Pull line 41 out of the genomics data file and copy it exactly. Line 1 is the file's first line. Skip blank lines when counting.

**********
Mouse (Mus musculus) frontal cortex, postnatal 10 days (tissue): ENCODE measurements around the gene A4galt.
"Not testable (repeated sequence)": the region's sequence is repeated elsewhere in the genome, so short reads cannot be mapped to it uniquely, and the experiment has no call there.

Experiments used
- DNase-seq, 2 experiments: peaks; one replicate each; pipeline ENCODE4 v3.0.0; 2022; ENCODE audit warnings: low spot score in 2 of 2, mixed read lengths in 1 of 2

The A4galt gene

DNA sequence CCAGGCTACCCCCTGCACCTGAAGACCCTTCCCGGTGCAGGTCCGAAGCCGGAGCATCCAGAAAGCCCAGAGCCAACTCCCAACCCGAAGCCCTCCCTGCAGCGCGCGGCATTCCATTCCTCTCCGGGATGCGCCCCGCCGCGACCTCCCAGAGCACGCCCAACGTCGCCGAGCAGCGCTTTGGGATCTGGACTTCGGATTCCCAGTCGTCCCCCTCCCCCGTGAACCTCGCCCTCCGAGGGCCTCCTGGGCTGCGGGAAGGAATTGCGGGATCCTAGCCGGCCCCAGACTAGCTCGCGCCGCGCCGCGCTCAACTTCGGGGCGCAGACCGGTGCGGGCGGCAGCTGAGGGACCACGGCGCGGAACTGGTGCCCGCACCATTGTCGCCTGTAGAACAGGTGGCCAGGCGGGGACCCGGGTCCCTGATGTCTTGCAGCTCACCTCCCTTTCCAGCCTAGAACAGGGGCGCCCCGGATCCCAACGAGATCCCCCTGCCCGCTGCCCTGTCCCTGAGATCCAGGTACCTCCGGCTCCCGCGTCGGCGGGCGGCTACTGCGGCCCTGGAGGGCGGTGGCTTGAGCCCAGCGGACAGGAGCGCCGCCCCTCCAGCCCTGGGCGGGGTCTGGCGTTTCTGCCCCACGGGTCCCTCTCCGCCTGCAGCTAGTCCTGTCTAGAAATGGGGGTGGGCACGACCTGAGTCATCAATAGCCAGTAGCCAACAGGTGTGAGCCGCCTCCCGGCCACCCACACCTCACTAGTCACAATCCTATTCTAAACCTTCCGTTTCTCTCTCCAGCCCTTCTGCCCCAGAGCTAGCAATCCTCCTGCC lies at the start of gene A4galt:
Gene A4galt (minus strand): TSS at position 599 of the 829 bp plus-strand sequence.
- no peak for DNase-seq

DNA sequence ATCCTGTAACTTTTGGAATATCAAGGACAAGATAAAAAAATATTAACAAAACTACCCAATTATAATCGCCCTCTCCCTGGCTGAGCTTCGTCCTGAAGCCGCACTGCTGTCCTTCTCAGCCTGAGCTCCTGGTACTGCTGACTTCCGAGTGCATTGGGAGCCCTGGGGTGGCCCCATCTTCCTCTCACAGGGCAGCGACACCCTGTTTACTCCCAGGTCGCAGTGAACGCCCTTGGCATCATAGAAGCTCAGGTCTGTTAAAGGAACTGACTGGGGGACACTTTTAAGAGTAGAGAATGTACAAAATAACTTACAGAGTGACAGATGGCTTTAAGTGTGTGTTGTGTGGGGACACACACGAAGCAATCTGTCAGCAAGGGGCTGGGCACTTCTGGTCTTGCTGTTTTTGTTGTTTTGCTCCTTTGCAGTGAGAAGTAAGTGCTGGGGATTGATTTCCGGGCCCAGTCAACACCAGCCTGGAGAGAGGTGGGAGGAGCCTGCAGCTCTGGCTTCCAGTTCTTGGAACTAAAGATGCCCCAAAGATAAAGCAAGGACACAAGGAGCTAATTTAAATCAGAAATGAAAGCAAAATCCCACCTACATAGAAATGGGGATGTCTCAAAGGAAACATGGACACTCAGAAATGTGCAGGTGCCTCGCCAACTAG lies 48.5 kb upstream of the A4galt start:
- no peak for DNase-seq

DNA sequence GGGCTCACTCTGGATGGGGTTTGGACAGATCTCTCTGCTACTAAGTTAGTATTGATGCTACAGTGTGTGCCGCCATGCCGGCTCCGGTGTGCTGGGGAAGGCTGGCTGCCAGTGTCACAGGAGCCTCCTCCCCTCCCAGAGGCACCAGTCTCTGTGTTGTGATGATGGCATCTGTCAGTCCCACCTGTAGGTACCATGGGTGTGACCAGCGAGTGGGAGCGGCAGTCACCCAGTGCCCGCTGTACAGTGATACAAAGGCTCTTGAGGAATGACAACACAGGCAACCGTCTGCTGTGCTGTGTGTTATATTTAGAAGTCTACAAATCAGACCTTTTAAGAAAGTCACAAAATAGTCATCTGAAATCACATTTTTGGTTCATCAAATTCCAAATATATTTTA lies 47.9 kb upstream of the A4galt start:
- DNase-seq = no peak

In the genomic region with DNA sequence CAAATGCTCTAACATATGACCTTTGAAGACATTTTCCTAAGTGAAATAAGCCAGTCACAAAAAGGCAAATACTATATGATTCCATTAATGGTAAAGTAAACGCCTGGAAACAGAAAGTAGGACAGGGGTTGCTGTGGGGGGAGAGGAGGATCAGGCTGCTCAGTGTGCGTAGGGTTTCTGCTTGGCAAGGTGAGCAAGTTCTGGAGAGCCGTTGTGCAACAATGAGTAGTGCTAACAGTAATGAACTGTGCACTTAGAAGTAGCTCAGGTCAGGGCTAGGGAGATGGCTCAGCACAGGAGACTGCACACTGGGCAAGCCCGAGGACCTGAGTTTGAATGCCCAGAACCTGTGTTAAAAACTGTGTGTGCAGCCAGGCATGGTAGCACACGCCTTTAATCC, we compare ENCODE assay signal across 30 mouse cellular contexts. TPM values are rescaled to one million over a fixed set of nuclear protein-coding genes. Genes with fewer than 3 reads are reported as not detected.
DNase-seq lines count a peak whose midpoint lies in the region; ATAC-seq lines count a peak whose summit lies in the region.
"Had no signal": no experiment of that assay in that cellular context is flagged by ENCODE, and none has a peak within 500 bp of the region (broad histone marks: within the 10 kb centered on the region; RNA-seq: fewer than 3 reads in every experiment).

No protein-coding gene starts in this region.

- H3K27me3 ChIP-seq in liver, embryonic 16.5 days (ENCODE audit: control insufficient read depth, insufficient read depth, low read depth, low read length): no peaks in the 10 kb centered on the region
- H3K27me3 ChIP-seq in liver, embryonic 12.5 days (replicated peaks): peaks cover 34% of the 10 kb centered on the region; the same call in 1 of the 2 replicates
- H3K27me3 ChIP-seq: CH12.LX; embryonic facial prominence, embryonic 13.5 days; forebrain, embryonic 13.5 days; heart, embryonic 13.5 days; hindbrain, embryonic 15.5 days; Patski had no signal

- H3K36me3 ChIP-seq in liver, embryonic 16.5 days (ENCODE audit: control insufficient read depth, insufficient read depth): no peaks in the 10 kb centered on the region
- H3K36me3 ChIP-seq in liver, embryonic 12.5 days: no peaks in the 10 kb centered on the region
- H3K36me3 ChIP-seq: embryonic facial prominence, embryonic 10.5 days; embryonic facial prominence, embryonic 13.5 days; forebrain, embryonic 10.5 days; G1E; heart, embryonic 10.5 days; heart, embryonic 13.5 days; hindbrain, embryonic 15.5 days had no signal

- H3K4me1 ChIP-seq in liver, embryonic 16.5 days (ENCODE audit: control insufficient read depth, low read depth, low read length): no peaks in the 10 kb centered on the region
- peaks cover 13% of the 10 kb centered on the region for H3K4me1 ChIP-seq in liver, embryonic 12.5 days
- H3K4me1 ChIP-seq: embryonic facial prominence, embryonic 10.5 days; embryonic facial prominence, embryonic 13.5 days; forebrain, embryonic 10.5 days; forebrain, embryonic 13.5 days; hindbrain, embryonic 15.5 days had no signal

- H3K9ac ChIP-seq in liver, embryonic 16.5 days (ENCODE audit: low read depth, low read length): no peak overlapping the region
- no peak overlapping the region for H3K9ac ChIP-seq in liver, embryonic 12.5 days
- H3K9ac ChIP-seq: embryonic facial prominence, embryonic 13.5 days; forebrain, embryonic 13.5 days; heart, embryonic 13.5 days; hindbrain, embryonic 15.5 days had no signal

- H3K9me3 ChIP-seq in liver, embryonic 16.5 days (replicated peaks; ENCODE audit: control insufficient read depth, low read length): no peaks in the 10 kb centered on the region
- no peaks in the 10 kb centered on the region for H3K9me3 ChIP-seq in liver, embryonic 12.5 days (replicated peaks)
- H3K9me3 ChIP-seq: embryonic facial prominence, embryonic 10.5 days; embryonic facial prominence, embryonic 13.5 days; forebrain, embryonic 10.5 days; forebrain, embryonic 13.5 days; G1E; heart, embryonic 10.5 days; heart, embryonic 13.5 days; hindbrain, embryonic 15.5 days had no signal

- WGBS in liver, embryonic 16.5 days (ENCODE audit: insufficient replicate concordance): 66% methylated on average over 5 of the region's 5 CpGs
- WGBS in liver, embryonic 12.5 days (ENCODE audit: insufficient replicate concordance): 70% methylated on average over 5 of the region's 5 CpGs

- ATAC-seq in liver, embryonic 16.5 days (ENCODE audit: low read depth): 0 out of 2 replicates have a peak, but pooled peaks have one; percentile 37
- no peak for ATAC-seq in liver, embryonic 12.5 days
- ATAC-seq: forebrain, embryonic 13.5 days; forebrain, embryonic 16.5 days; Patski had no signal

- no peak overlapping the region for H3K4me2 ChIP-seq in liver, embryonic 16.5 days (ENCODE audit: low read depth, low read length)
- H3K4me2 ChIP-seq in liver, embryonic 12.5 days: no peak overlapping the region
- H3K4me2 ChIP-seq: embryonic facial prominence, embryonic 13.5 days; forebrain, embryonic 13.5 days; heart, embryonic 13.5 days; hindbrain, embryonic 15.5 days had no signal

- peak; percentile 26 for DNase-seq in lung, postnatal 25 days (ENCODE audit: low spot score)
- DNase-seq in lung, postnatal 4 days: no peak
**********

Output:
- DNase-seq in lung, postnatal 4 days: no peak